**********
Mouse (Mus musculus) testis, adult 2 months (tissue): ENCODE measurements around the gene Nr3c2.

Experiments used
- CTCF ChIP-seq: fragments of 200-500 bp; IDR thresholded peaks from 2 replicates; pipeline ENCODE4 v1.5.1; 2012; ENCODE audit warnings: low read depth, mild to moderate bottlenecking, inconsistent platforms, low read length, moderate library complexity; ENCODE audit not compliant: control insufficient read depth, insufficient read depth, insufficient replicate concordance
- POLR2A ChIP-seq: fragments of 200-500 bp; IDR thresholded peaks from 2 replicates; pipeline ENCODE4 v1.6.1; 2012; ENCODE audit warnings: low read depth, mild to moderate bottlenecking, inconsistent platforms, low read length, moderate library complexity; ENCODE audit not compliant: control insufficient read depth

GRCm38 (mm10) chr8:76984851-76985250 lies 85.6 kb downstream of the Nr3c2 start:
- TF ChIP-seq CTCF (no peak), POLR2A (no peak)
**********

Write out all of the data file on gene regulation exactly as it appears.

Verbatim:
Mouse (Mus musculus) testis, adult 2 months (tissue): ENCODE measurements around the gene Nr3c2.

Experiments used
- CTCF ChIP-seq: fragments of 200-500 bp; IDR thresholded peaks from 2 replicates; pipeline ENCODE4 v1.5.1; 2012; ENCODE audit warnings: low read depth, mild to moderate bottlenecking, inconsistent platforms, low read length, moderate library complexity; ENCODE audit not compliant: control insufficient read depth, insufficient read depth, insufficient replicate concordance
- POLR2A ChIP-seq: fragments of 200-500 bp; IDR thresholded peaks from 2 replicates; pipeline ENCODE4 v1.6.1; 2012; ENCODE audit warnings: low read depth, mild to moderate bottlenecking, inconsistent platforms, low read length, moderate library complexity; ENCODE audit not compliant: control insufficient read depth

GRCm38 (mm10) chr8:76984851-76985250 lies 85.6 kb downstream of the Nr3c2 start:
- TF ChIP-seq CTCF (no peak), POLR2A (no peak)